Territories had fully doubled in the meanwhile), the moment of truth
arrived at Camp David in July 2000.  President Clinton
and Prime Minister Barak delivered Arafat the ultimatum of formally
acquiescing in a Bantustan or bearing full responsibility for
the collapse of the "peace process."  As it happened, Arafat refused.
Contrary to the myth spun by Barak-Clinton as well as
a compliant media, in fact "Barak offered the trappings of Palestinian
sovereignty," a special adviser at the British Foreign
Office reports, "while perpetuating the subjugation of the Palestinians."
(The Guardian, 10 April l 2002; for details and the
critical background, see Roane Carey, ed., The New Intifada)

Consider in this regard Israel's response to the recent Saudi peace plan.
An Israeli commentator writing in Haaretz observes
that the Saudi plan is "surprisingly similar to what Barak claims to have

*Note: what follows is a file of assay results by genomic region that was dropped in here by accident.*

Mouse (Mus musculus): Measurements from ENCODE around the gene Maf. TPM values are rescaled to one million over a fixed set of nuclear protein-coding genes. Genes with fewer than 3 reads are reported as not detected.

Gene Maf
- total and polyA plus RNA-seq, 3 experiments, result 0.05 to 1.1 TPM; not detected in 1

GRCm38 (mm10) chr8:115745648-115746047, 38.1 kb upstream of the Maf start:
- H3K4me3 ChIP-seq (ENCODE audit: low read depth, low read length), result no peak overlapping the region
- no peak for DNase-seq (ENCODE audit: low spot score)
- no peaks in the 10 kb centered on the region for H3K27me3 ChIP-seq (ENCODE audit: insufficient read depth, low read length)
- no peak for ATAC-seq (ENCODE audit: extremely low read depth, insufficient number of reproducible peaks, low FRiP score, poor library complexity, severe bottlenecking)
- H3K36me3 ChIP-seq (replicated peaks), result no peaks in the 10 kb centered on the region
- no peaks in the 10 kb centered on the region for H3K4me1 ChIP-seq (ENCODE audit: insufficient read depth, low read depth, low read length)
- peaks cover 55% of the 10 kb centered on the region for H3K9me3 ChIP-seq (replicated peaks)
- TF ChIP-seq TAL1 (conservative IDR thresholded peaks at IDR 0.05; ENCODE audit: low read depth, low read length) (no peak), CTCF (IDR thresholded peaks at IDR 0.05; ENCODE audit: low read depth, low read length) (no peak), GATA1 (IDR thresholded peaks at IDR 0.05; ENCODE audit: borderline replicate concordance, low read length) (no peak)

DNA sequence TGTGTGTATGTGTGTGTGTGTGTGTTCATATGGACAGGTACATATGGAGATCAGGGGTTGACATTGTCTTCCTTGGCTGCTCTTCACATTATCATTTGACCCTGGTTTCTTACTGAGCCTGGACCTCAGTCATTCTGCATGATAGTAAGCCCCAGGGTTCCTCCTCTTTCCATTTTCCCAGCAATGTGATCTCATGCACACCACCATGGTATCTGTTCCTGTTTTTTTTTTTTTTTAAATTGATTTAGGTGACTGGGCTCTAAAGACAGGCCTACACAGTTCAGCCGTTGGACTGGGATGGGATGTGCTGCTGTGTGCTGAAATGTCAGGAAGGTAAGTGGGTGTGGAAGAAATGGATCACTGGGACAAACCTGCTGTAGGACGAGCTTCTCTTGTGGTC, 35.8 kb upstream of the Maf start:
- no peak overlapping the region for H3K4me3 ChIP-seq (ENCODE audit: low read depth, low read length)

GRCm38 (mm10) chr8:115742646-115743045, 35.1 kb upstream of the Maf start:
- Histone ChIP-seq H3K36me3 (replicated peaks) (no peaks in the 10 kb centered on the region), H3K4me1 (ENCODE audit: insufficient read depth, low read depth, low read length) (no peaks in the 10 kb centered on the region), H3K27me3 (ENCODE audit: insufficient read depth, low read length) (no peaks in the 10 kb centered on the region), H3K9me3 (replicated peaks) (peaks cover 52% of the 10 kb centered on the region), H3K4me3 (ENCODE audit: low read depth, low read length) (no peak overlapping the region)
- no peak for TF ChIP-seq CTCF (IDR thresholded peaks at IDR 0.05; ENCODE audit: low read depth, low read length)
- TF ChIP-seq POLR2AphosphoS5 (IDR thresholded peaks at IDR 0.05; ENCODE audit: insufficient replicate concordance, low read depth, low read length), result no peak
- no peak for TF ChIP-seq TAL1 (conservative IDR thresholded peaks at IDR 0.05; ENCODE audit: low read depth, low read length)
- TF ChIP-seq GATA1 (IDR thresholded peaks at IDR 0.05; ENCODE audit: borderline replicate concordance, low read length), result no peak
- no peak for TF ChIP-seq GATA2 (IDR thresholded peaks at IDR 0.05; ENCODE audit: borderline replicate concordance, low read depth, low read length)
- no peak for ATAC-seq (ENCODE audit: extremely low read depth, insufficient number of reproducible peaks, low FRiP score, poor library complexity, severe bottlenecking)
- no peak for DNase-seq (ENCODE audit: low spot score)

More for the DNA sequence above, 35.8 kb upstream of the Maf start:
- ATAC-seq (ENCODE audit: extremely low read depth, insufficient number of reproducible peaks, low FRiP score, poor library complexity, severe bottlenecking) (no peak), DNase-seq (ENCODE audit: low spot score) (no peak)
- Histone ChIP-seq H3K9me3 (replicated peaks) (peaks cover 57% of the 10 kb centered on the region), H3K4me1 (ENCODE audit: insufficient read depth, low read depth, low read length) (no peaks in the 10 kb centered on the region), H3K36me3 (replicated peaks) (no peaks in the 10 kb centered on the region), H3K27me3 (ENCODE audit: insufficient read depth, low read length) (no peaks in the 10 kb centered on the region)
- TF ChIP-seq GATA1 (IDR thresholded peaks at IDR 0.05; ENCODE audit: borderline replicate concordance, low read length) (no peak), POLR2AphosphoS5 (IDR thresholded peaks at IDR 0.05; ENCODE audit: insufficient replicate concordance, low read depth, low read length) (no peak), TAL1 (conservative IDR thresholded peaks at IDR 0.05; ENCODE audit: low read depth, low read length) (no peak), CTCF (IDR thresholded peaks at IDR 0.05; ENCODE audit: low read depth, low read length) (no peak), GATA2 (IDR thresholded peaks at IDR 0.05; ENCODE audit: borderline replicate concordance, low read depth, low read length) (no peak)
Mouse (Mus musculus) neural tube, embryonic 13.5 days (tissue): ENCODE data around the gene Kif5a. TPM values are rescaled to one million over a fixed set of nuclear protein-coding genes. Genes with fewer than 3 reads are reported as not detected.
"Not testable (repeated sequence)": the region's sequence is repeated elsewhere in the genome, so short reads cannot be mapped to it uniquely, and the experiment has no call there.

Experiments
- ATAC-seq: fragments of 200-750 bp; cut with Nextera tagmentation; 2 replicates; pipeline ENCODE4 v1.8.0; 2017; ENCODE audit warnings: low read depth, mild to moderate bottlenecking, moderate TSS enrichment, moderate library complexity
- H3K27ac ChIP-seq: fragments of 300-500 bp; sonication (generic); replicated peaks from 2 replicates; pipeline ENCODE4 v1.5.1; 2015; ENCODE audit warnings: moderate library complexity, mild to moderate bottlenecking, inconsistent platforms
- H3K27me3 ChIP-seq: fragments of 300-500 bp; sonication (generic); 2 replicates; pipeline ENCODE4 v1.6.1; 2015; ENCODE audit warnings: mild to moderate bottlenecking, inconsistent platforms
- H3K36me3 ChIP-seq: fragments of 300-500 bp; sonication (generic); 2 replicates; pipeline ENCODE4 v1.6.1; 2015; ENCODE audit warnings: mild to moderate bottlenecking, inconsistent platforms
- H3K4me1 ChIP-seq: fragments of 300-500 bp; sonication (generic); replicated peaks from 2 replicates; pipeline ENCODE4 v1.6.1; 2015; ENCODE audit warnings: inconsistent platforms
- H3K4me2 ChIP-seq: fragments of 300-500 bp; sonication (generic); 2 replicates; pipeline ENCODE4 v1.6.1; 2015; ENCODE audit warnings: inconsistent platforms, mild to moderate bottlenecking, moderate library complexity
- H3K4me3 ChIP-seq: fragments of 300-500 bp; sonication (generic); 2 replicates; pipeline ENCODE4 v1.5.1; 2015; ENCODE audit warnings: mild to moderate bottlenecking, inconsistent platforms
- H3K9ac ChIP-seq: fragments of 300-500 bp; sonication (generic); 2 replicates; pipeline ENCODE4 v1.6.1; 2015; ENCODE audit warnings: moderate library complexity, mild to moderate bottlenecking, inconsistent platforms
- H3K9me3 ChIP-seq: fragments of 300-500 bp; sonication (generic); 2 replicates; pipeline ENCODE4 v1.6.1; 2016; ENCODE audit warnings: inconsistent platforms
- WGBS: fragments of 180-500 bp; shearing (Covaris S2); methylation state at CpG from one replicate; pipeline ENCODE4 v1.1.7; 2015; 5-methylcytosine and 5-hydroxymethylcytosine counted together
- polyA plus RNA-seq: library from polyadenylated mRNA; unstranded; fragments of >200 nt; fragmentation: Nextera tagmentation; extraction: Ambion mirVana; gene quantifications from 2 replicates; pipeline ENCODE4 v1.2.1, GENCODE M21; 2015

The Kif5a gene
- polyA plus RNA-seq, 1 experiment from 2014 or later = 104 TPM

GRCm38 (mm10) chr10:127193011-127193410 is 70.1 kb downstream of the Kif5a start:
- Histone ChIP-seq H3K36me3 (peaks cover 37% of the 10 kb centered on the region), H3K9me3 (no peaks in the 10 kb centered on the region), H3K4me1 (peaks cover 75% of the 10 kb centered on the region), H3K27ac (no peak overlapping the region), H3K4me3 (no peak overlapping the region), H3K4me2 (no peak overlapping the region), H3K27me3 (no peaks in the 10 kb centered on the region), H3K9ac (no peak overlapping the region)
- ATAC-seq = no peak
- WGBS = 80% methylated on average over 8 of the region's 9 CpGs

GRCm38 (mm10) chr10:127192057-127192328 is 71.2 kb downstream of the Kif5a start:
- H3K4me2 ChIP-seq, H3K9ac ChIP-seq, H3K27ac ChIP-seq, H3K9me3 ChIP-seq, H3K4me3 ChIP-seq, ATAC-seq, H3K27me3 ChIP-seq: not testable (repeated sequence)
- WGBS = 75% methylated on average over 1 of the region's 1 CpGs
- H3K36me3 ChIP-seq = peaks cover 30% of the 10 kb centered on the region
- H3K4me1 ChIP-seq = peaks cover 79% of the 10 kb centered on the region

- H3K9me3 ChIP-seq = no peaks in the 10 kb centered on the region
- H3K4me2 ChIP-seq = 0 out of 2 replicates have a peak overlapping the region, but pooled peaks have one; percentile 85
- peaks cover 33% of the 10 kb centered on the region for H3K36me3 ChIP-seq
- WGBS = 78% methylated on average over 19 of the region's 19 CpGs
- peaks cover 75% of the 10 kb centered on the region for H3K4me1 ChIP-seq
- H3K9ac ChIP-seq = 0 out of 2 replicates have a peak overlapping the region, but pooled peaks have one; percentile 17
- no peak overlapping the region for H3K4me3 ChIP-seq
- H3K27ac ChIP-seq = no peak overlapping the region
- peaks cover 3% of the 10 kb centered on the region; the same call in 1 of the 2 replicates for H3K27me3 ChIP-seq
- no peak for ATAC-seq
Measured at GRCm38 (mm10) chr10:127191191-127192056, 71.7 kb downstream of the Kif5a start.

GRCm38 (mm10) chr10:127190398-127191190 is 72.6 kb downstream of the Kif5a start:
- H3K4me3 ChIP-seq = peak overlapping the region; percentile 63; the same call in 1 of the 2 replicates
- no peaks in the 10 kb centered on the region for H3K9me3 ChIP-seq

proposed two years ago."  Were Israel really intent on
a full withdrawal in exchange for normalization with the Arab world, the
Saudi plan and its unanimous endorsement by the
Arab League summit should have been met with euphoria.  In fact, it
elicited a deafening silence in Israel. (Aviv Lavie, 5 April
2002)  Nonetheless, Barak's - and Clinton's - fraud that Palestinians at
Camp David rejected a maximally generous Israeli
offer provided crucial moral cover for the horrors that ensued.

Having failed in its carrot policy, Israel now reached for the big stick.
Two preconditions had to be met, however, before Israel
could bring to bear its overwhelming military superiority: a "green light"
from the U.S. and a sufficient pretext.  Already in
summer 2000, the authoritative Jane's Information Group reported that
Israel had completed planning for a massive and